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Dollar surges as global fears rise and Japan tries to beat down yen

Yen
The dollar is back to playing the strongman of world currencies -- a bad sign for markets if it continues.

The buck soared Monday against other major and minor currencies as Japan intervened to halt the yen’s surge and as new worries about Europe fueled a classic rush for safety.

Markets also were on edge after securities firm MF Global filed for bankruptcy, a casualty of Europe’s financial crisis.

The DXY index of the dollar’s value against six other major currencies jumped almost 2% to 76.54, its biggest one-day move this year. But the gain just pushed the index back to where it was Oct. 20.

The dollar surged in September as Europe seemed closer to a meltdown and as global recession fears mounted. In October the buck reversed course as stock markets rallied and investors began to feel more comfortable taking risks in other currencies.

On Monday, safety considerations once again trumped everything else. The euro tumbled 2.2% to $1.383 by 1 p.m. PDT as rising Italian bond yields cast fresh doubt on Europe's financial rescue plan.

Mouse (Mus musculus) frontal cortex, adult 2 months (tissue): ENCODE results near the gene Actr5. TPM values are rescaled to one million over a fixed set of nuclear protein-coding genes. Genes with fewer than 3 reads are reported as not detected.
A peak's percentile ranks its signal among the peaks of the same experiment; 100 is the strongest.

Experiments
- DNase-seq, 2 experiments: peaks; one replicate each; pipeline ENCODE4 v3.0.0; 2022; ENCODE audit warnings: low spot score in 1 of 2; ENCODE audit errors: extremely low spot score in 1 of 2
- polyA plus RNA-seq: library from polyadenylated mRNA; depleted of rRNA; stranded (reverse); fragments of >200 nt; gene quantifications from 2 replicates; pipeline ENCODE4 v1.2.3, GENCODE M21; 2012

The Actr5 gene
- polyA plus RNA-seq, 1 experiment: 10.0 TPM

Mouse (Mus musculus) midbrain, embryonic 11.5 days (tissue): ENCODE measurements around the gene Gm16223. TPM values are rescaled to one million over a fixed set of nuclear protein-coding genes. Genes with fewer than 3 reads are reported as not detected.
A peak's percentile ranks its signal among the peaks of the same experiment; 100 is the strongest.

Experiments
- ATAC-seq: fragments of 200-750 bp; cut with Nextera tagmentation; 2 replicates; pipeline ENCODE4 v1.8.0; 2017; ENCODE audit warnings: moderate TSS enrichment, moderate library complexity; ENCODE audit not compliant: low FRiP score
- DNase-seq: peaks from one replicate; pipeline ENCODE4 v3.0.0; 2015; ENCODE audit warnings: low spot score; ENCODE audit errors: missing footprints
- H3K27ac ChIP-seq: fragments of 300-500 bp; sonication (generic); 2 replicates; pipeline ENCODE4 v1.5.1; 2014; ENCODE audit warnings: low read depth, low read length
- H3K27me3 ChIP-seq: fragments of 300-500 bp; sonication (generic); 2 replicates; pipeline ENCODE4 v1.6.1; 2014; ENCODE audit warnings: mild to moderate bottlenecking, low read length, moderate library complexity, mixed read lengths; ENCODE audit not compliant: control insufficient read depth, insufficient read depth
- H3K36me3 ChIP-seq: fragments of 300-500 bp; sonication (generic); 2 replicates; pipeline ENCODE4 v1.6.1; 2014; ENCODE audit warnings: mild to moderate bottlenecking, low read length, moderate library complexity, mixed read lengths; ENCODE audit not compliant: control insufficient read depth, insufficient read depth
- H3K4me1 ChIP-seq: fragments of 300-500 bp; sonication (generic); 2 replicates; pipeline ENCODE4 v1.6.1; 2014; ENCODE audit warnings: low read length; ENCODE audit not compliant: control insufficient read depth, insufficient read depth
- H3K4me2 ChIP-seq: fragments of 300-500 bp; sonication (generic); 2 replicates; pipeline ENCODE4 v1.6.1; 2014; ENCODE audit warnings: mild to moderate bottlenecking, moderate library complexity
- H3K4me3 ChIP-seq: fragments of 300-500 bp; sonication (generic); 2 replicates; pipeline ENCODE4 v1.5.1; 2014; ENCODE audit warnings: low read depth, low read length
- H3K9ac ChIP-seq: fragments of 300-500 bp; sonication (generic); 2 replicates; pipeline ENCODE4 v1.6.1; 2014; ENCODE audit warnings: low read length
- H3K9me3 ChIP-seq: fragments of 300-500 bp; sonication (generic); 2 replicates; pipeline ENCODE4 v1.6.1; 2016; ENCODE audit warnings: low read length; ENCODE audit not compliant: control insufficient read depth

The dollar’s biggest move was against the yen, which had hit a record high against the greenback Friday, posing an ever-rising threat to Japan’s export economy.

That finally pushed the Japanese government into action Monday, selling yen and buying dollars in the open market. The dollar jumped 3.1%, to 78.18 yen from 75.82 on Friday. But the U.S. currency still is down against the yen year to date. It was at 81.12 yen at the end of 2010.

"We started currency intervention this morning in order to take every measure against speculative and disorderly moves and to prevent risks to the Japanese economy from materializing," Prime Minister Yoshihiko Noda told parliament.

In the struggling global economy every country prefers a weak currency because everyone wants to export their way back to health.

It’s not a coincidence that U.S. stocks plunged in September as the dollar shot higher. Some of the worst-performing shares in September were those of U.S. exporters such as Boeing and Caterpillar, which potentially have a lot to lose if a rising dollar makes their products more expensive overseas.

On Monday Boeing and Caterpillar helped lead the Dow Jones industrial average’s slide. The Dow fell 276.10 points, or 2.3%, to close at 11,955.01. Boeing fell 3.3% and Caterpillar lost 2.4%.

RELATED:

Stocks slump as doubts grow about Europe rescue plan

MF Global fails, first U.S. casualty of Europe debt crisis

-- Tom Petruno

Photo: A currency trader in Tokyo on Monday. Credit: Tomohiro Ohsumi / Bloomberg News

 
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